Standing before a podium, in a gilded room in the French Embassy here last week, Juan-Carlos Torres, chief executive officer of Vacheron Constantin, pondered the unique position of his brand.
This story first appeared in the July 23, 2012 issue of WWD. Subscribe Today.
Since he took over as ceo in 2005, Torres has not only pushed to expand the brand’s physical presence but also the position it holds in the minds of consumers.
Introducing Brigitte Lefèvre, director of the Paris Opera Ballet, Torres spoke about the natural link of “movement” instrumental to timekeeping and dance, in a speech meant to fete the return of the Paris-based group to the U.S. after a decadelong absence.
A longtime sponsor, Vacheron hopes that the move brings awareness to the French group and the Swiss firm.
“It’s not enough to be the oldest manufacturer in the world,” Torres told WWD after the event, explaining the importance of the American consumer. “We want to have a real push here.”
The Swiss watchmaker, which opened its first U.S. boutique on Madison Avenue in New York in September, is ramping up its U.S. expansion efforts.
Next month, it will unveil a boutique in Las Vegas, followed by a store in Los Angeles’ South Coast Plaza in November. Rodeo Drive will get a store early next year, as will Miami in 2014.
“If you ask what’s the best brand, in America, everyone will say Patek Philippe,” Torres said, noting that in China, Vacheron is front of mind even if its sales are lower than competitors such as Patek and Rolex. “To be number one is not about the turnover,” he said. “The idea is to become the alternative to Patek in America.”
The ceo explained that he “doesn’t want to kill the competition,” but instead “grow with it.” In slightly more concrete terms, Torres said he hopes to double American sales in less than three years.
With 257 years under Vacheron’s belt, the question is why the Richemont Group-owned brand is pushing to expand here now.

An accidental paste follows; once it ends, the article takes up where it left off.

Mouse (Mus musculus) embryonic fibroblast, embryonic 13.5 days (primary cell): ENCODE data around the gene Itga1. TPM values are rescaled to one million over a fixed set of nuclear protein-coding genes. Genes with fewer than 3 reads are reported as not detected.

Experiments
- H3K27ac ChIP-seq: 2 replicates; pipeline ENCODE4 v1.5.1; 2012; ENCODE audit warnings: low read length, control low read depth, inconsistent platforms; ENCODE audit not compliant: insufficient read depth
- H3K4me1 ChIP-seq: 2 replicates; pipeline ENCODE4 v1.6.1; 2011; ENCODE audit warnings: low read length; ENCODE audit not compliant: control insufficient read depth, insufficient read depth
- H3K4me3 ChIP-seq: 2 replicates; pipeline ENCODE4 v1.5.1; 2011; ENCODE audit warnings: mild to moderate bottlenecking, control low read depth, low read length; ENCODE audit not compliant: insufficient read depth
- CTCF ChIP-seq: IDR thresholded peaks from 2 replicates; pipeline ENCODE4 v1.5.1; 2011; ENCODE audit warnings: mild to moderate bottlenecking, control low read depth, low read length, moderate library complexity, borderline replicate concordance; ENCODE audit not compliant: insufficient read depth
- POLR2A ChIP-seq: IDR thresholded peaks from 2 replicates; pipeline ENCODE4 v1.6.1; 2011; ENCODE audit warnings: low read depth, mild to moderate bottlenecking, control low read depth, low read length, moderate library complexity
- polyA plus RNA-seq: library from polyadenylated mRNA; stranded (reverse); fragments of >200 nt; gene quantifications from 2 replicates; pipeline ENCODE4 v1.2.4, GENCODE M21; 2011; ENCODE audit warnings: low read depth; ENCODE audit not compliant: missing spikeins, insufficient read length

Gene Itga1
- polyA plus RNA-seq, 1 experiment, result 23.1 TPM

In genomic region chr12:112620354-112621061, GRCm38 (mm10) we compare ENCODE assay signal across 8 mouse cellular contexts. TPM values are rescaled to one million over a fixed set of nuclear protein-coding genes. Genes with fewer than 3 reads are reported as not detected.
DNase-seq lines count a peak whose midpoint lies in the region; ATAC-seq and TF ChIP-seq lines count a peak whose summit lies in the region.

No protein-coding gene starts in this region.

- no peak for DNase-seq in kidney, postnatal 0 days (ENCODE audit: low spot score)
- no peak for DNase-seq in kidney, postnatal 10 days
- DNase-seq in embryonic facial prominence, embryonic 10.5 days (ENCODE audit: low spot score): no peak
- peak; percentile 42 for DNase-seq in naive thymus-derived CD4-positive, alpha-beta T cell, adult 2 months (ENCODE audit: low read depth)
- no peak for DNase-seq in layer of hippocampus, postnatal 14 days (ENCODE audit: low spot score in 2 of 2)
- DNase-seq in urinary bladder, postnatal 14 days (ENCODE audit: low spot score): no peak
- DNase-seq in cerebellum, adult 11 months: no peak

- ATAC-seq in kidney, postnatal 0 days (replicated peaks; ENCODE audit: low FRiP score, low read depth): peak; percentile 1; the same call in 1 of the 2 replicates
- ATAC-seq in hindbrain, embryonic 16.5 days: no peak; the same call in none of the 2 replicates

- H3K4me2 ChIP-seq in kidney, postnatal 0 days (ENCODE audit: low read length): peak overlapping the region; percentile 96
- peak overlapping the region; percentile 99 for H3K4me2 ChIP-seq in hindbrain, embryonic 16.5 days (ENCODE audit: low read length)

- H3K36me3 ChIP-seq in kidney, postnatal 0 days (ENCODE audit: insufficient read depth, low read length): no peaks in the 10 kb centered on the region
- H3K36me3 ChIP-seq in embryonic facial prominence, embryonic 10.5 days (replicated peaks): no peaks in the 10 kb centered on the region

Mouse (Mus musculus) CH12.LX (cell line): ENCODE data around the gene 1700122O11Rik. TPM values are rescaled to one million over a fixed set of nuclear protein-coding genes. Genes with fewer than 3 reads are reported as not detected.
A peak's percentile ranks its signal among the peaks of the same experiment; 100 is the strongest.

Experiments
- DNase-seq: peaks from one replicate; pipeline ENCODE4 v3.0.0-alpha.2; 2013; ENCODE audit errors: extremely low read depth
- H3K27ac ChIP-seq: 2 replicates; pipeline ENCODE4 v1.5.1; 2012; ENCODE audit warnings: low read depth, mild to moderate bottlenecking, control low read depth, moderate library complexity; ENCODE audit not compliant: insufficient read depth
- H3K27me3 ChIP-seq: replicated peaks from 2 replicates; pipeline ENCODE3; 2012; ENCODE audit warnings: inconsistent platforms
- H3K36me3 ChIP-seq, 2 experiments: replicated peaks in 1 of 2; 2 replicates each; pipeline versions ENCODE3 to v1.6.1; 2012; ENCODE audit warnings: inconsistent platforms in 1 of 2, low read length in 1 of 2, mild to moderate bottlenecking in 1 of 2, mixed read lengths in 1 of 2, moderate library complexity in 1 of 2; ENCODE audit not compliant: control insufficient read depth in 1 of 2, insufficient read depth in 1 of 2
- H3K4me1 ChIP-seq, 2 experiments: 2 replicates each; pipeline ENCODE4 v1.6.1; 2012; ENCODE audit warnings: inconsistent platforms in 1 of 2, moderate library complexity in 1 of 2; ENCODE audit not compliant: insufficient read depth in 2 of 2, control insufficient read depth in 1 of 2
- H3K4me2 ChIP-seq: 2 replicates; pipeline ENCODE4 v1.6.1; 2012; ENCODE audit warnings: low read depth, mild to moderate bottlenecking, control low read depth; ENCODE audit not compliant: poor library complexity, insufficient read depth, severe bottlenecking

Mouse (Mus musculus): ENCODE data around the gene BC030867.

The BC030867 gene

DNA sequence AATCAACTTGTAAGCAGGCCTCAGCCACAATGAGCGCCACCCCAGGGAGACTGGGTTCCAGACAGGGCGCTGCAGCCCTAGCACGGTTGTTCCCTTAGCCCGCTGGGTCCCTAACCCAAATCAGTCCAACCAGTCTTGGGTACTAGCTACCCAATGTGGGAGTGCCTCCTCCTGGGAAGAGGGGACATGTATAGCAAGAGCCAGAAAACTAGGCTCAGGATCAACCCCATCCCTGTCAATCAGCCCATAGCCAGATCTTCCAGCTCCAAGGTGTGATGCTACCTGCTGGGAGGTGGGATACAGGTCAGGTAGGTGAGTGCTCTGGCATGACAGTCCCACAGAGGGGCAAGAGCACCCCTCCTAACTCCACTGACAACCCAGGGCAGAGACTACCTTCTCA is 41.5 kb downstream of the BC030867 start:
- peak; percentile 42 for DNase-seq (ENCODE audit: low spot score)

The ceo offered that roughly 15 percent of the firm’s sales come from Americans, which is disproportionate considering it has only one store in the U.S. Like many other watch brands, Vacheron sells the majority of its timepieces here through retailers such as Tourneau.
But like most luxe brands, Vacheron believes that China is a major opportunity. With upward of 55 percent of its revenue coming from Chinese consumers, Vacheron remains committed to attracting Asian shoppers. Torres declined to provide Vacheron’s annual revenues.
Last week the brand opened its first store in Taiwan, and it plans to open a second store in Hong Kong in October, as well as its first stores in Paris in December and London early next year.
Moving into Western Europe, where Vacheron has only two stores, both of which are in its hometown of Geneva, is a strategic way to attract Chinese tourists. Due to favorable exchange rates, Torres said more and more Chinese tourists are buying watches from retailers in Europe, like Tourneau, Wempe and Cellini.
Nonetheless, with luxury brands such as Burberry and Tiffany & Co. citing a slowdown in China, and houses such as Richemont, LVMH and PPR curbing their expansion in the region, Vacheron’s growth plan may seem a tad optimistic. Those fears are backed up by recent news out of China that its gross domestic product has decelerated to 7.6 percent in the second quarter, its slowest growth rate since the first quarter of 2009, when it registered 6.6 percent growth.
“Where there are Chinese, we are strong,” Torres said, brushing off the idea that a slowdown would materially impact sales.
Part of the ceo’s reasoning has to do with the fact that Vacheron’s entry price point is $20,000, and with the majority of its wares reaching well into the six figures, the brand’s clients are not as affected by minor fluctuations in the economy.
“We will easily double our turnover here,” Torres said, returning his focus to the U.S. market. “Maybe one day we will be number one in terms of turnover, but in terms of respect, my target is that Americans understand that Vacheron Constantin is unique.”